• Latin American equity markets struggled to gain ground
  • Aside from gold and natural gas, commodity prices declined
  • From a sector perspective, technology and consumer discretionary performed well, while materials and utilities were the only sectors that ended in negative territory


  • The performance of Japan’s equity market was impacted by currency movements
  • After a disappointing start to the month markets recovered finishing slightly higher in local currency terms
  • Mid-month geopolitical fears eased causing the Yen to give back some of the earlier gains and the equity market to rebound


  • April was a month of two halves for bond markets. During the first half, uncertainty about the French Presidential election and the recent bond rally, weighed on corporate bond returns and increased demand for government bonds
  • Sentiment shifted in the second half of the month amid reports of relatively strong corporate earnings and a more market friendly outcome to the French Presidential election
  • The Bank of England announced 11 months ahead of schedule that it completed the £10 billion of corporate bond purchases which formed part of its latest QE programme
  • According to data from Merrill Lynch, Gilts returned 0.3% while sterling investment grade corporate bond returned 0.6%


  • Markets are at all-time highs
  • Growth coming through in Europe which Richard expects to continue
  • China tightening policy, raising rates which is prompting slowdown with consumers, but big national debt projects are still coming through
  • With the Macron victory in France and local state elections for Merkel in Germany, markets are becalmed
  • Quarter 1 earnings figures in the UK are pretty good – there is lots of cash around
  • Within the fund Richard has increased the holdings in Rio and Glencore as commodity prices had dropped and share prices had fallen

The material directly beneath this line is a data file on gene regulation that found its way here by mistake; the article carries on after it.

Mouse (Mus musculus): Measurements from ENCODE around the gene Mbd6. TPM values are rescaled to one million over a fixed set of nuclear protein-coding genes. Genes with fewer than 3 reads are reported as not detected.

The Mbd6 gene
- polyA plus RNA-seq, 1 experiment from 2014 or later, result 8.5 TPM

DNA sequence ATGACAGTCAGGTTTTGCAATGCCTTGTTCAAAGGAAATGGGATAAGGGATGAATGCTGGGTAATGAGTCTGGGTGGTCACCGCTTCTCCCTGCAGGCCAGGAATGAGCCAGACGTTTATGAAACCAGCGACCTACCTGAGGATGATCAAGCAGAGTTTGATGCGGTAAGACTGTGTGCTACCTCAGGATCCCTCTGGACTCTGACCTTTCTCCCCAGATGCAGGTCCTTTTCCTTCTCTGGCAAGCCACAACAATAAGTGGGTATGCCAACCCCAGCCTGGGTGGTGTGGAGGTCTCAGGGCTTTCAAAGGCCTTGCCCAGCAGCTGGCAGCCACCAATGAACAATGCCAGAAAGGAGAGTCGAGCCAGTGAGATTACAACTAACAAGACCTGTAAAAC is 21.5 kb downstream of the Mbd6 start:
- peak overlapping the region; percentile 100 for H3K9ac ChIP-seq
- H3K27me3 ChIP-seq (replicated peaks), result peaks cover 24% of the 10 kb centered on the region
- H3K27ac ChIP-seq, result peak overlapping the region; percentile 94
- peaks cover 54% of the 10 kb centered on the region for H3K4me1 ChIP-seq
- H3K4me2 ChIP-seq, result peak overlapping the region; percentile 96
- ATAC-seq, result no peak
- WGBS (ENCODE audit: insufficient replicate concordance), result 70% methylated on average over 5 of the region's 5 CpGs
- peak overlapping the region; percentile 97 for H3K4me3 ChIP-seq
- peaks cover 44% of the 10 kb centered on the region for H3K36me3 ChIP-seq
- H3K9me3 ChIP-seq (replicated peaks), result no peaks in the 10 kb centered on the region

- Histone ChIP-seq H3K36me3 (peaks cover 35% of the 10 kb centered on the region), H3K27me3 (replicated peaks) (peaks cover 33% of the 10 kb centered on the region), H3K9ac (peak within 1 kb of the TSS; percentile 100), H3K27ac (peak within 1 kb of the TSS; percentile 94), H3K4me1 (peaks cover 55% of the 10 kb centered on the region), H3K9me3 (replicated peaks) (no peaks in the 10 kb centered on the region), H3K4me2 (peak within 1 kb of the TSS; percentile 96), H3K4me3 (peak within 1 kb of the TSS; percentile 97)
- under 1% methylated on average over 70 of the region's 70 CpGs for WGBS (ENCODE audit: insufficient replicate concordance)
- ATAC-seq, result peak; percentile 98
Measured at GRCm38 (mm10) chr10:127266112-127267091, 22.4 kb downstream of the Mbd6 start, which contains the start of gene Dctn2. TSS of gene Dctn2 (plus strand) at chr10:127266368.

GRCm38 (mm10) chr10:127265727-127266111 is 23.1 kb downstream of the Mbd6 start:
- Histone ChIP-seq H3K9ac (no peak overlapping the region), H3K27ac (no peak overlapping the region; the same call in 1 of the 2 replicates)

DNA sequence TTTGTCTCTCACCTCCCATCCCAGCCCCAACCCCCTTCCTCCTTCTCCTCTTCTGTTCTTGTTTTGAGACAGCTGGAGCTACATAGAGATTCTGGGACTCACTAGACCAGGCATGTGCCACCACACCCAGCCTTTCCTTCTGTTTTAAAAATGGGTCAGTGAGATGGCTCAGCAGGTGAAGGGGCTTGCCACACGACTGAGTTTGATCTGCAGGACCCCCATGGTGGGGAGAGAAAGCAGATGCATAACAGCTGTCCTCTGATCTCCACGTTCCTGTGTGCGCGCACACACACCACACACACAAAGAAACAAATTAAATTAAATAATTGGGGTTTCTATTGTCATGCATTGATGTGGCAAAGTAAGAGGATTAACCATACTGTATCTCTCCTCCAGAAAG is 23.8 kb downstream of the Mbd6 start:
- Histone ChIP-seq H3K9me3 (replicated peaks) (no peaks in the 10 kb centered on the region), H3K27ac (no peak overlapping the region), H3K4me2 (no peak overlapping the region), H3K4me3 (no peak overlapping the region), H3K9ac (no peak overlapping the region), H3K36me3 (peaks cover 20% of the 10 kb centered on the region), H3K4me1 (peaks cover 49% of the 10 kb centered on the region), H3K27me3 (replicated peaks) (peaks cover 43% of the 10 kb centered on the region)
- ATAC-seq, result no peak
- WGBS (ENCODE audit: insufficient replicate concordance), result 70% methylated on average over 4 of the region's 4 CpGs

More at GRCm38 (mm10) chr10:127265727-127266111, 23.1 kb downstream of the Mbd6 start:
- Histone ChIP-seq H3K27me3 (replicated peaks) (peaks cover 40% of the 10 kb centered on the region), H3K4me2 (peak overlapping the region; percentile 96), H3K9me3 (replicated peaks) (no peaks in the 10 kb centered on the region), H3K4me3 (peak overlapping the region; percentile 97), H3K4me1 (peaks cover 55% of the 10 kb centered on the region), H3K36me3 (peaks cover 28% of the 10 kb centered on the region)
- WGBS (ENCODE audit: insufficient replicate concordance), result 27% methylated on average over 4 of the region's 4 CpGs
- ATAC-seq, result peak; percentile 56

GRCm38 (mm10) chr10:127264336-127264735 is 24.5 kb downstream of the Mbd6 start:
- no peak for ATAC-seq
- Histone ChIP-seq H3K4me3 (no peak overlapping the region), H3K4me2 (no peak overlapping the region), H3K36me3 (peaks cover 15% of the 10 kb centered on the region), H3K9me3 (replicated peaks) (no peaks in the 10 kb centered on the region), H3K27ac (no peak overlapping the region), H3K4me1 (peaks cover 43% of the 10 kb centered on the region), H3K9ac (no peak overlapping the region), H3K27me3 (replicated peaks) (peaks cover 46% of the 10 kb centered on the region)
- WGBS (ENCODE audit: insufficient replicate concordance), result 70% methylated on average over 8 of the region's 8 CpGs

He has also added further holdings in Tesco @ £1.78 as he is a huge believer in their recovery story and the deal with Booker
  • Mid and small cap indices have propelled other funds higher and so short term performance is below average vs peer group in the UK All Companies sector. The fund is still above average over 1 year
  • Lots of bad news is priced into some consumer stocks and Richard expects some to do better than expected, eg Pets At Home
  • He expects the oil price to stay in 40-60 USD range

What do we think?

The VIX Index is a measure of what the market expects the short-term volatility of the US Stock Market (the S&P 500) to be. The higher the number the more fearful investors are (hence why it is also known as the Fear Index) and the lower the number the more complacent and relaxed investors are. The chart below shows the VIX Index since the start of the Millennium to the time of writing. We see spikes of fear at the end of the technology bubble of the 1990s, the Twin Towers and the start of the Iraq War in 2003 followed by a period of calm up to 2007. Fear rises as the extent of the Credit Crunch is revealed and spikes extraordinarily in October 2008, followed by a gradual recovery of nerves with a few shocks along the way.

The chart below shows how the S&P 500 and the FTSE 100 have fared over the same period. Shares perform strongly during periods of low volatility and vice versa.
Our reason for showing these graphs is to highlight that the VIX index is trading back at 2007 levels of low volatility while stock markets are at all-time highs. We can no more see the future than anyone else but we do know that when it comes to investing, the most money is often made when every sinew in your body is screaming that it is madness to invest, and that sometimes the opposite is true. Your portfolio remains the best place to hold your money for the medium and long term, but despite record low interest rates, cash remains king when you have earmarked to spend it within the next five years.

Date of next meeting: 15th June 2017

Fraser Heath News

By Mark Fletcher 03 Jan, 2018

The UK equity market retreated in November, only the second month in 2017 where we saw a meaningful fall in the key FTSE 100 Index. Comments made by Mark Carney, following the November Base rate rise, highlighted the Bank’s view that inflation will be a problem for some time to come and how business and consumers react to this will determine the path for the UK economy over the coming months. The Bank said in a statement: “The decision to leave the European Union is having a noticeable impact on the economic outlook.  

By Mark Fletcher 22 Nov, 2017